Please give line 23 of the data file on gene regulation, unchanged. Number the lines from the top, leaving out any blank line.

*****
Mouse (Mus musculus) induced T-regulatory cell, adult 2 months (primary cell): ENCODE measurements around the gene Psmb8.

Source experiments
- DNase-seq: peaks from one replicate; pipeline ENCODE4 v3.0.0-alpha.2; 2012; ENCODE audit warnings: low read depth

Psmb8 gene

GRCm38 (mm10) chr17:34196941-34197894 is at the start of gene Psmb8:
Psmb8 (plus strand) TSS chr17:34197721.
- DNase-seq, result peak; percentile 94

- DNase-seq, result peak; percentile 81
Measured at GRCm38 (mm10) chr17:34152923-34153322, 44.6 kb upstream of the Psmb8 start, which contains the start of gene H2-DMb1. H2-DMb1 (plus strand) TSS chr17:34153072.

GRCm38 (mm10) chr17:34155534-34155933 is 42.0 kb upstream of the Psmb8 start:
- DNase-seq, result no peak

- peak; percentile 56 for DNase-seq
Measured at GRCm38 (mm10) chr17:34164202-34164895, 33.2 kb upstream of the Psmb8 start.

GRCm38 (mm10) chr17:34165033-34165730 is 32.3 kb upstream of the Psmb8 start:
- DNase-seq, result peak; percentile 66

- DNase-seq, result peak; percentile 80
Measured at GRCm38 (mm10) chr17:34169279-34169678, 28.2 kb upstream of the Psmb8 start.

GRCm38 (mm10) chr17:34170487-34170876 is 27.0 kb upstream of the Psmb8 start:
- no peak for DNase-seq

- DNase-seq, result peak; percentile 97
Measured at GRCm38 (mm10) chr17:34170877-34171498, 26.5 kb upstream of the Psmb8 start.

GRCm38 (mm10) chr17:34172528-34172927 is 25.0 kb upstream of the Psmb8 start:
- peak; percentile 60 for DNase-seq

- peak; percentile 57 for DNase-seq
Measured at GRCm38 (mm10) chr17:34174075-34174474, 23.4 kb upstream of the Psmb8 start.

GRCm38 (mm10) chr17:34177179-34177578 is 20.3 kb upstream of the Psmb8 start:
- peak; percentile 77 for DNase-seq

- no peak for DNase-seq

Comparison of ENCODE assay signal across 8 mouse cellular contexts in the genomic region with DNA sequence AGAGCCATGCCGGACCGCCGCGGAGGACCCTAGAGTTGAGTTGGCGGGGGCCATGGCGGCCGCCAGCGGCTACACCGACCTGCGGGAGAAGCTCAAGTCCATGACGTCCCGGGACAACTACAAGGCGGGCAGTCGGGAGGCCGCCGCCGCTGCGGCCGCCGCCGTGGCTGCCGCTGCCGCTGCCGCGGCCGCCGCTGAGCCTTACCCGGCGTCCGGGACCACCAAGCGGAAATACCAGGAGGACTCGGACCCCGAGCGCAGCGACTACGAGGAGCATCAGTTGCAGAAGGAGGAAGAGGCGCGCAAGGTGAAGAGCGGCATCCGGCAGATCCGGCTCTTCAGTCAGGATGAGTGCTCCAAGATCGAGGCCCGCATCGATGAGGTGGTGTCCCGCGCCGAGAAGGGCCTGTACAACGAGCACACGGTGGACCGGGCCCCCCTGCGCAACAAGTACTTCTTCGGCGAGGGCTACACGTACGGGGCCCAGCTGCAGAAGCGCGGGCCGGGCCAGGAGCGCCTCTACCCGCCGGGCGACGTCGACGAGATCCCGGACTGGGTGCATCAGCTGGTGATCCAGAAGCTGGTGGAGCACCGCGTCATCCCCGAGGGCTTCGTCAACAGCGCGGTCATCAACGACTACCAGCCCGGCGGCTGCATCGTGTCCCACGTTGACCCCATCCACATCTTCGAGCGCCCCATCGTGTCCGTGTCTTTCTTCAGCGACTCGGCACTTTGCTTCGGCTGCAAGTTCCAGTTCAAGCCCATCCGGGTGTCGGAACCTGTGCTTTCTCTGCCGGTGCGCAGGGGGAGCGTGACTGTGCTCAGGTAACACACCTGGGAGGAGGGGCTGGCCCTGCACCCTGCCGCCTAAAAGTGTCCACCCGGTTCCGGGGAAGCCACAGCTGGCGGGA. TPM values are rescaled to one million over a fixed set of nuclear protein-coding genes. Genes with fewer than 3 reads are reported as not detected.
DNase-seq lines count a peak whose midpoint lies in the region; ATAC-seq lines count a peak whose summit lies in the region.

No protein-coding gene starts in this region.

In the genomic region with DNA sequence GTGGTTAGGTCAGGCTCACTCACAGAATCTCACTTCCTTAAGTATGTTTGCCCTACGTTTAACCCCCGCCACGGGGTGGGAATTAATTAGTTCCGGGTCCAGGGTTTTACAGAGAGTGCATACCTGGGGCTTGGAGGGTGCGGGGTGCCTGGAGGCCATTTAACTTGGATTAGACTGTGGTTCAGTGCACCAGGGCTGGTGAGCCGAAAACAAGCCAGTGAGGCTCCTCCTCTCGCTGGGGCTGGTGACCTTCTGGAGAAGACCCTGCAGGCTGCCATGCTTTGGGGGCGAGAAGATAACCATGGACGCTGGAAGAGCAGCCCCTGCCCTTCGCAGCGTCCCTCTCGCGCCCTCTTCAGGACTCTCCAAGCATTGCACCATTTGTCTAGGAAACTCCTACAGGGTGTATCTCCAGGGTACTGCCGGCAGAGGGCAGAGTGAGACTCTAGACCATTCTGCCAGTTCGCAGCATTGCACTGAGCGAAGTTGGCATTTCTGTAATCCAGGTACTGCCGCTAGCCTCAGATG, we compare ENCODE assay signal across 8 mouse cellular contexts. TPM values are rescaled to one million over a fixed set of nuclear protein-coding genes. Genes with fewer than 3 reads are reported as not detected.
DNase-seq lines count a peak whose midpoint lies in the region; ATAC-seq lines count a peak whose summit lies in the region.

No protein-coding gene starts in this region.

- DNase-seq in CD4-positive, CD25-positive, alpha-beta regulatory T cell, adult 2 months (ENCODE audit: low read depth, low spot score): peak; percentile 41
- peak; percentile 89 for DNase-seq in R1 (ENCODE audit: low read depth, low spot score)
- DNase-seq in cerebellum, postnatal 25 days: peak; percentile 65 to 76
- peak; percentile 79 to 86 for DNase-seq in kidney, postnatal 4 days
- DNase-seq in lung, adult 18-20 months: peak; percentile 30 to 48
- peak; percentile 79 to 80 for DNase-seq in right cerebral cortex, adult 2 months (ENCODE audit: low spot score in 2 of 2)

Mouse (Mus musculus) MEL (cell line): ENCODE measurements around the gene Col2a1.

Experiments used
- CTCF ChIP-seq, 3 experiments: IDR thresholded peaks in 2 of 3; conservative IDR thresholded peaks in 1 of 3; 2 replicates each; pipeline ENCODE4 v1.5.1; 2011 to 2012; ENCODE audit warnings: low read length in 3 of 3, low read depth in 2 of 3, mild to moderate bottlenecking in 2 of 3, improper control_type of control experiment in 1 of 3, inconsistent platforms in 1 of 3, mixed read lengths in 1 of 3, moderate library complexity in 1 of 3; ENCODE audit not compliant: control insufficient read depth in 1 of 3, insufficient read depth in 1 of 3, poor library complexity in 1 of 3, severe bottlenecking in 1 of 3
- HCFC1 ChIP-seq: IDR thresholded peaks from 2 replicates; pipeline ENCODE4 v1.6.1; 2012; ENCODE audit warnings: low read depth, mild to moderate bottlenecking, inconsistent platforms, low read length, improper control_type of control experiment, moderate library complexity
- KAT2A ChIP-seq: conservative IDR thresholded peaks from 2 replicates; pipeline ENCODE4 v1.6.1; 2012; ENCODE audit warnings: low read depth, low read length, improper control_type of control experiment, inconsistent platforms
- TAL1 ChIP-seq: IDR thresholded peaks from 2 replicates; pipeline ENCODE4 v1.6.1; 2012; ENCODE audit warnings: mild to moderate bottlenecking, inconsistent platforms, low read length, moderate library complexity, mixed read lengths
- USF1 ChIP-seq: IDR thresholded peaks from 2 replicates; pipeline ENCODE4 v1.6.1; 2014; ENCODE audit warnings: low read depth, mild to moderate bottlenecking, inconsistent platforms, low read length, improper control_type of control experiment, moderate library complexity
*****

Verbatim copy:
- peak; percentile 60 for DNase-seq